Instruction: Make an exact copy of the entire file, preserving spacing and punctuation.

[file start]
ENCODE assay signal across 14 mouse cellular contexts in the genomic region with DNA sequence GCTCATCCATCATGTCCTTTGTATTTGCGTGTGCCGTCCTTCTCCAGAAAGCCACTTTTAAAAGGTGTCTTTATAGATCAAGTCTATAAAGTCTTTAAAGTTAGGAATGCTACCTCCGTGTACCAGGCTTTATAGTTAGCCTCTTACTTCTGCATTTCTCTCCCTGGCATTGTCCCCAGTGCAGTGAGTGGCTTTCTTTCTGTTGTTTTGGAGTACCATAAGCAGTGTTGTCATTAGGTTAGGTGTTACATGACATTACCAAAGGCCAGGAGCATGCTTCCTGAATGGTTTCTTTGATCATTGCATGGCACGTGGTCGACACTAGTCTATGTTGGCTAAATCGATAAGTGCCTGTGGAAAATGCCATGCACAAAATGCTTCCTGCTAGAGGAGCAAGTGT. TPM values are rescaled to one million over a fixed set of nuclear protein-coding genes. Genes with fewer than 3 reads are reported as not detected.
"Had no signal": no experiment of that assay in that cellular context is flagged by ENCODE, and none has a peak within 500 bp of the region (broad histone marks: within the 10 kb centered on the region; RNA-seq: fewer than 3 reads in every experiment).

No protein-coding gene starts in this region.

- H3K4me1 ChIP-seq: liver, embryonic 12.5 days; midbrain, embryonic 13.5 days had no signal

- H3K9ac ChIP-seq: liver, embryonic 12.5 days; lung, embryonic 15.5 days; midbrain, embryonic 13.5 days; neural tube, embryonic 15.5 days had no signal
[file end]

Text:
ENCODE assay signal across 14 mouse cellular contexts in the genomic region with DNA sequence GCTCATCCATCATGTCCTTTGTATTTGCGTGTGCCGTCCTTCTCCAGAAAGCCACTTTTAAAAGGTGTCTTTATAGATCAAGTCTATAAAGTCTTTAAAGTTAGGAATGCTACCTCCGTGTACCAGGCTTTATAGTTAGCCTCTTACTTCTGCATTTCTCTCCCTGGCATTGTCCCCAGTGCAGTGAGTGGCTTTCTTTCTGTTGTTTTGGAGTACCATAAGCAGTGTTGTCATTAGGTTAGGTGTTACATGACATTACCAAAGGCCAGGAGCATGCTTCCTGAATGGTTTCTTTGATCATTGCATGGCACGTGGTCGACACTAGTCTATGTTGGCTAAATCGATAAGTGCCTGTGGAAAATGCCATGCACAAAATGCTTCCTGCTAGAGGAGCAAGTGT. TPM values are rescaled to one million over a fixed set of nuclear protein-coding genes. Genes with fewer than 3 reads are reported as not detected.
"Had no signal": no experiment of that assay in that cellular context is flagged by ENCODE, and none has a peak within 500 bp of the region (broad histone marks: within the 10 kb centered on the region; RNA-seq: fewer than 3 reads in every experiment).

No protein-coding gene starts in this region.

- H3K4me1 ChIP-seq: liver, embryonic 12.5 days; midbrain, embryonic 13.5 days had no signal

- H3K9ac ChIP-seq: liver, embryonic 12.5 days; lung, embryonic 15.5 days; midbrain, embryonic 13.5 days; neural tube, embryonic 15.5 days had no signal